*This blog covers step four of Naphtali Hoff’s “Productivity Blueprint,” a guide identifying five steps leaders must take if they are to ensure they and their teams become and remain productive. This fourth step is “Sustaining for Maximal Productivity.” Visit these links for steps one, two, three and five. You can also click here to take Naphtali’s productivity assessment.
Once you have gone through the first three steps (planning, sharing and doing) of the “Productivity Blueprint,” the next step is to aim to ensure that your new productivity process is sustainable and doesn’t quickly fizzle out. So often, we get excited about a new process but lack the tools, commitment and/or mindset to see it to completion and long-term integration.
The goal of this post is to empower you to keep going in the face of setbacks and maintain the requisite level of well-being required for succeeding over the long haul. The components of this fourth step are as follows:
So often, we get excited about a new process but lack the tools, commitment and/or mindset to see it to completion and long-term integration.
Featured Resource: Increase Productivity and Boost Your Team’s Morale with Leadercast Speakers
Learn to Say No
We all get sucked into meetings we don’t want to attend or conversations that offer little upside. To be productive and energized over time, we need to be able to learn to question and say no to as many noncritical meetings as possible. This will obviously require tact. But you always need to keep a few key considerations in front of you:
- Your time is your most precious asset; it must be guarded carefully.
- If you allow yourself to be pulled into unimportant meetings, you will lose critical time needed to advance important tasks.
- People who think that you are available all the time will start to devalue you (if they haven’t already).
This ties in neatly with a time-management framework called “The Four Ds of Time Management.” In this framework, each D refers to a different reaction to a possible project depending on its importance, urgency and other considerations.
- Delete it. Something that is not important, such as certain emails, should be deleted and given no time or attention.
- Delegate it. This is for a task that can and should be handled by someone else. An example would be delegating the process of identifying, ordering and installing a new collaboration software. You are ultimately responsible to get this done, but you have chosen to delegate the primary research and legwork to an associate.
- Do it. This is what we referred to in step two, “Doing for Maximal Productivity,” about knocking out two-minute tasks. These are tasks that have not been delegated elsewhere and can be done quickly without railroading other work.
- Defer it. This applies when the task is important but not urgent. It needs to be done but can be deferred until a later time and perhaps date. A meeting with a sales associate, for example, may be able to wait until the upcoming team meeting that’s already been scheduled (with the one-on-one occurring beforehand).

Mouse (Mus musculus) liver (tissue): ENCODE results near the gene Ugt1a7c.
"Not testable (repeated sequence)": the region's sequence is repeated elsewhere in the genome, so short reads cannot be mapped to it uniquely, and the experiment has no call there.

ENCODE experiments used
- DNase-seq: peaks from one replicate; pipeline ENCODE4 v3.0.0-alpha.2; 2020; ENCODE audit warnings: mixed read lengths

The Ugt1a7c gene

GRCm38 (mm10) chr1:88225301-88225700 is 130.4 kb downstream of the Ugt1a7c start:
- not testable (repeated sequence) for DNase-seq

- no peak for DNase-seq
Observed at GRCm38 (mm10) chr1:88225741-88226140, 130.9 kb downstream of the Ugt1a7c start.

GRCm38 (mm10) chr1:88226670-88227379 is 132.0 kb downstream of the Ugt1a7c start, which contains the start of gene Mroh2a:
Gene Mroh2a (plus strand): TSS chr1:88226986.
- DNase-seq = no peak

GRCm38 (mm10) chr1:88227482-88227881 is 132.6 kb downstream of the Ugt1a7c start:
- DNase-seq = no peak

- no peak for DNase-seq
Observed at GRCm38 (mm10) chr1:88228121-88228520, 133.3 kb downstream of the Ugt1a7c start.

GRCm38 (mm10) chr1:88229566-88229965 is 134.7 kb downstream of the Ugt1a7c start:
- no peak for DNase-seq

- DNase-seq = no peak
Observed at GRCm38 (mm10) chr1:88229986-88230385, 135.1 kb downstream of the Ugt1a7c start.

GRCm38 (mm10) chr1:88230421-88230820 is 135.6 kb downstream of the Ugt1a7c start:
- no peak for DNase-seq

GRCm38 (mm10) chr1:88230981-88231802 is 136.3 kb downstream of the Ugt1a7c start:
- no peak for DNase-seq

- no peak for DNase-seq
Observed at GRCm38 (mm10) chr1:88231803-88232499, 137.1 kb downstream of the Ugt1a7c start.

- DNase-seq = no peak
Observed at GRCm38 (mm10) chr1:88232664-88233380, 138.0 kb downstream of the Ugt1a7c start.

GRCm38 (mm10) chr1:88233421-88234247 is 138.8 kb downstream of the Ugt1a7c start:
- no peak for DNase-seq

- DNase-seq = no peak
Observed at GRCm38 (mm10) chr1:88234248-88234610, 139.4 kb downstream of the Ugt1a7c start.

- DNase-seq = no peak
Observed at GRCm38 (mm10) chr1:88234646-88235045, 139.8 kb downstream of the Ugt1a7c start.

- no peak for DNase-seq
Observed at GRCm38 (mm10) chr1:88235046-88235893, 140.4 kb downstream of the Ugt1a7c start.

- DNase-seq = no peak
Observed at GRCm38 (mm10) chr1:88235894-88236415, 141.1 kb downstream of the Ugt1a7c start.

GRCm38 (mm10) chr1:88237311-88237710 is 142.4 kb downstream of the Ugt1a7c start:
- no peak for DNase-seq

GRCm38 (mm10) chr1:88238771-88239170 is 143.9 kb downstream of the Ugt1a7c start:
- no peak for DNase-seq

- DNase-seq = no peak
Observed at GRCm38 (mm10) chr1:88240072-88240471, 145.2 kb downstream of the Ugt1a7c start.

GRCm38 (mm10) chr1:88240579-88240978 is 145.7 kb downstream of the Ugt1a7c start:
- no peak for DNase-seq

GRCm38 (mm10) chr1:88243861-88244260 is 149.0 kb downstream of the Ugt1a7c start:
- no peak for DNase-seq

Focus on Excellence, Not Perfection
For many perfectionists (this author included), it is hard to settle on doing good work. We want to do great work. Actually, we insist on perfect work. Every time. Mainly because it satisfies our egos and leads us to think that others will more readily accept our work.
But seeking to produce perfect work (even if that were possible) slows us down and decreases output. So, instead of perfection, pursue excellence. You will still get solid results and others will be more than satisfied.
The final three components of step No. 4 relate to self-care. The first of which is to break often but briefly. There are many reasons that we should be taking regular work breaks. They include reducing the negative health effects from too much sitting, cutting down on decision fatigue, restoring motivation (especially for long-term goals), increasing productivity and creativity, and more.
The second is to sharpen your saw. Like a dulled saw cutting through a thick log, we produce diminished results when we use a depleted self to “cut through” our daily grind and challenging projects. To succeed over the long haul, be willing to take care of yourself. Eat nutritious foods and snacks. Hydrate often and sufficiently. Exercise. (The American Psychological Association reports that we are 15 percent more productive on days that we exercise before work. The study also found that physically active employees were less likely to develop job burnout and depression.) Get adequate sleep. (A study from Harvard University found that American companies lose almost $65 billion annually because of employee sleep deprivation.) Meditate, pray, etc., and take regular vacations. These will help you clear your mind and prime your body for sustained success.
On a related note, be sure to keep the temperature of your workspace comfortable. A 2015 CareerBuilder survey found that productivity drops significantly when the office is either too cold or too warm. Experts suggest the work temperature sweet spot is between 65 and 70 degrees Fahrenheit.
The third component is to use your commute wisely. Americans spend about an hour a day commuting to and from work. Listen to and/or read content that will motivate, inspire and offer you tools for success, or some combination thereof. I am personally a big fan of audiobooks and podcasts, which I listen to as I drive or ride on public transportation. Sure, I will listen to the radio and attend to work matters (like returning client calls and prospecting), but I try to carve out meaningful time each day for learning. I guess there are some benefits to driving in and around greater New York City, after all.
* * *